or otherwise of any third party including but not restricted to government
agencies of the United States of America with regard to copyright, copy
protection legislation, infringement or other violation of software patent, or
other intellectual property restrictions or legislation, and any costs arising
from such action.

[ Reply to This | # ]

Sun and Kodak Settle for $92 Million
Authored by: Anonymous on Friday, October 08 2004 @ 06:05 AM EDT
Concerng this patent :

A. Can Groklaw publish it
B. Can the Groklaw community start a search for and a discussion about prior art
on this patent
C. If prior art is found can we contact Pubbat and supply them with the results
and then hopefully revoke the patent

[ Reply to This | # ]

Just proves that what Sun *does* isn't necessarily what it *says* it will. n/t
Authored by: cybervegan on Friday, October 08 2004 @ 06:50 AM EDT

Software source code is a bit like underwear - you only want to show it off in
public if it's clean and tidy. Refusal could be due to embarrassment or shame...

[ Reply to This | # ]

Consequences of not playing nice
Authored by: Anonymous on Friday, October 08 2004 @ 07:02 AM EDT
I saw an interesting ad for a 4 MegaPixel digital camera for €200. Then I saw it
was a Kodak. And decided to just wait for the next promotion (of another brand).
Others probably will (have) act(ed) the same way?

Is it possible to somehow estimate the impact of this behaviour (upsetting the/a
community, thus loosing potential or real customers)?

[ Reply to This | # ]

Those Patent Numbers
Authored by: Anonymous on Friday, October 08 2004 @ 08:39 AM EDT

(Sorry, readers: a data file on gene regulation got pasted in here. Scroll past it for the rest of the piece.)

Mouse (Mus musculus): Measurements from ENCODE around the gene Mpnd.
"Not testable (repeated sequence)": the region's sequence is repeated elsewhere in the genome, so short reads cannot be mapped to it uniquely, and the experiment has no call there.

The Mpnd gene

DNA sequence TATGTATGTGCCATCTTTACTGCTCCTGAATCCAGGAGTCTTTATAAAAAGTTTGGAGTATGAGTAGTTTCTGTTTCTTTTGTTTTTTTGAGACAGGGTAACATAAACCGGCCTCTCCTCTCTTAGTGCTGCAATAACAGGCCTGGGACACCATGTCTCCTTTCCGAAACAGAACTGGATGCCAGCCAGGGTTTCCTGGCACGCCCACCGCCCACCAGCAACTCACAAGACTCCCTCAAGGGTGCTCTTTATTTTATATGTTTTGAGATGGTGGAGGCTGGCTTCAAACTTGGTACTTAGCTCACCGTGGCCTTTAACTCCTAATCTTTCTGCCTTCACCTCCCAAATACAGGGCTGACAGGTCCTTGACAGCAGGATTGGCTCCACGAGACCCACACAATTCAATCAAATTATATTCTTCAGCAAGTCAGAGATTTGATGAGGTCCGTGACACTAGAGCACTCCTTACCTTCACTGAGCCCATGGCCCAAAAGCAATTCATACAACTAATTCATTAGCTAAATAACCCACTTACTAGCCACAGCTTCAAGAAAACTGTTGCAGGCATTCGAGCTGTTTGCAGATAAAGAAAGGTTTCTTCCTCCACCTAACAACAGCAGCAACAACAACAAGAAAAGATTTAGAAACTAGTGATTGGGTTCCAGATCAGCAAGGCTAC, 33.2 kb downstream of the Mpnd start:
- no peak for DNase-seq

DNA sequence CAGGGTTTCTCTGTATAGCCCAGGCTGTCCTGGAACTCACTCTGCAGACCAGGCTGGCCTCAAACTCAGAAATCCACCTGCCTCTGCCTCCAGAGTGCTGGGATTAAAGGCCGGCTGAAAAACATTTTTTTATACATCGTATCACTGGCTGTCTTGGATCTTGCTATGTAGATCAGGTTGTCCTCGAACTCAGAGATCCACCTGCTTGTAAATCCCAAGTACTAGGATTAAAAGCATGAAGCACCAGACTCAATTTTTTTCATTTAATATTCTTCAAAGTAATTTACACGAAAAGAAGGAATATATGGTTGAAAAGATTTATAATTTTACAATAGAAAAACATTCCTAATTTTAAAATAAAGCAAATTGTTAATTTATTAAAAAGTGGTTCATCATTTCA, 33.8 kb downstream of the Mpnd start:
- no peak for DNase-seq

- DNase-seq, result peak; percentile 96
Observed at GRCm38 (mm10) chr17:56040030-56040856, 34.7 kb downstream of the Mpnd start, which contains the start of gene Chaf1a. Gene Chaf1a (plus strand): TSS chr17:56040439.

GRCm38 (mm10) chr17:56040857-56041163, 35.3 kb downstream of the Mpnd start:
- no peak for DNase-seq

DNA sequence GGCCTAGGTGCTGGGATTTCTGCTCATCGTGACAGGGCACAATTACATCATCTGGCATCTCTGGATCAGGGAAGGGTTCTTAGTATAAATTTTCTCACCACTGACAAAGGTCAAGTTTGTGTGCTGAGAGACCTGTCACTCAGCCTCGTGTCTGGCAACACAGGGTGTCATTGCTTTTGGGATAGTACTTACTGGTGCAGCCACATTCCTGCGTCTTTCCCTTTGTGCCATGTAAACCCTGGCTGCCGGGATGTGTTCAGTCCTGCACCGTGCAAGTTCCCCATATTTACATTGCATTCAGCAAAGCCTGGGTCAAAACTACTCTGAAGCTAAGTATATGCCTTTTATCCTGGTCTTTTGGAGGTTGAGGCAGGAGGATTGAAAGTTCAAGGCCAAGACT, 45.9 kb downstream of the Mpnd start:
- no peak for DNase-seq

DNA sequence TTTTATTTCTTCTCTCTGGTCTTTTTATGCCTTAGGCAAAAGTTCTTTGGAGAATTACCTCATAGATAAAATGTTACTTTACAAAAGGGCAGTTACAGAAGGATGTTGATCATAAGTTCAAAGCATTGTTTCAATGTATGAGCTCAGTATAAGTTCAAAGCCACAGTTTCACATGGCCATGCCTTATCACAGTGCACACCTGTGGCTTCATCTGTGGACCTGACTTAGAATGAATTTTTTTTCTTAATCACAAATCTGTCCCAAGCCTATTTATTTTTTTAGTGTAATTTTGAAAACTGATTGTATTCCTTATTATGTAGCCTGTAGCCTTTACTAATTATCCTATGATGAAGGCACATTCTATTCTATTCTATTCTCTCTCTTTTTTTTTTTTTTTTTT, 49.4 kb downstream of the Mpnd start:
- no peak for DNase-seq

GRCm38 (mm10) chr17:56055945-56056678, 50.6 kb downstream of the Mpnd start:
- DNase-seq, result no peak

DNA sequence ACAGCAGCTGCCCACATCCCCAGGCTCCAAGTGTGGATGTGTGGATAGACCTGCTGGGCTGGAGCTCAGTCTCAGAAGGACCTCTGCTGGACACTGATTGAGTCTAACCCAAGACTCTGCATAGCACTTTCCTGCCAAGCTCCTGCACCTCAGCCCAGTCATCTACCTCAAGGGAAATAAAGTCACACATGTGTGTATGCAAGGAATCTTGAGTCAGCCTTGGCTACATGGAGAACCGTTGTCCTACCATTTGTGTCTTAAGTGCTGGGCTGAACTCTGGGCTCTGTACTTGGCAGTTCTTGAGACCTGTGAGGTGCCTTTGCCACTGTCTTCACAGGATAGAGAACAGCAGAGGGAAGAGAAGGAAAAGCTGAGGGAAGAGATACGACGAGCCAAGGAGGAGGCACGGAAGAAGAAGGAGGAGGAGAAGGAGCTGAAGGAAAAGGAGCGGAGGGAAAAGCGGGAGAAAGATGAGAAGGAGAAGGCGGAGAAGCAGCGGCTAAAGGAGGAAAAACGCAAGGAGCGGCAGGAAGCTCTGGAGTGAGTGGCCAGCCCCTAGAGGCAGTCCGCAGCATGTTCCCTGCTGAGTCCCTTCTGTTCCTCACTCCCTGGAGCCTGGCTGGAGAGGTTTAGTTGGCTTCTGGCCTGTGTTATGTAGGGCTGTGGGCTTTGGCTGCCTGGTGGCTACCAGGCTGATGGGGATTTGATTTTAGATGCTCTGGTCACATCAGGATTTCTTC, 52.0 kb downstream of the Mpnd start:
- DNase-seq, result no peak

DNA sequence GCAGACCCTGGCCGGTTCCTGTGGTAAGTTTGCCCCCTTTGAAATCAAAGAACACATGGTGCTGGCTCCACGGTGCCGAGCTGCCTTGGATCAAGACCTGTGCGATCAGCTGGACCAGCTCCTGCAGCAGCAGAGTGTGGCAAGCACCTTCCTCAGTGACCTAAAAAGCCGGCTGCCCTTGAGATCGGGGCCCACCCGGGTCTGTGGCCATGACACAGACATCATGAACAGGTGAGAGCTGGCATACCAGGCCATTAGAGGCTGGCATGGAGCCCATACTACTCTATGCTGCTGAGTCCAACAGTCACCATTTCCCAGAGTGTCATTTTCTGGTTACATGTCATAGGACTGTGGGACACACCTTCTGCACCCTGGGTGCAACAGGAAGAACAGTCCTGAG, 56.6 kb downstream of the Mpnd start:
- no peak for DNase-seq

Hi all,

As I have not seen anyone post this I thought I should. Here are the three
patents in question. I had a quick glance at them but my head began to hurt
after the 20th mention of object managers.



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Even the M$ loving ZDNet doesn't like it!
Authored by: AndyC on Friday, October 08 2004 @ 08:46 AM EDT

The talkbacks could get interesting too...

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OT: Novell-52
Authored by: Anonymous on Friday, October 08 2004 @ 10:14 AM EDT
SCO's memo in opposition to Novell's motion to dismiss

Quick summary of some main points:
- SCO claim copyrights transfered with APA
- SCO say they have sworn testimony from Novell's chief negotiator supporting
- SCO argue that even if Novell had a meritour legal position, it doesn't
demonstrate "good faith" (and lack of malice) as that is question of
Novell's state of mind, a fact for the jury
- SCO argue Novell's statements not priviledged
- SCO argue Novell's statements, even if priviledged, the priviledge would not
apply to statements to the general public
- SCO argue Novell didn't raise lack of malice in first motion to dismiss, so
can't use this defense in 2nd motion to dismiss
- Repeat of allegations made in Darl's June 6th letter to Novell, that Novell's
actions caused share price of SCOX to fall 30% and securities issues
(Personally, I don't see how this is relevant, because this doesn't appear to
link to their complaint)

Parties have stipulated Novell has until early November (I forget the exact
date) to reply.


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Where are the free-market advocates?
Authored by: Woelfchen on Friday, October 08 2004 @ 10:30 AM EDT
I am always very surprised that the ubiquitous call for a free (and
de-regulated) market is silenced when the talk is about (software) patents.

I still do not understand why the European Union is planning to implement that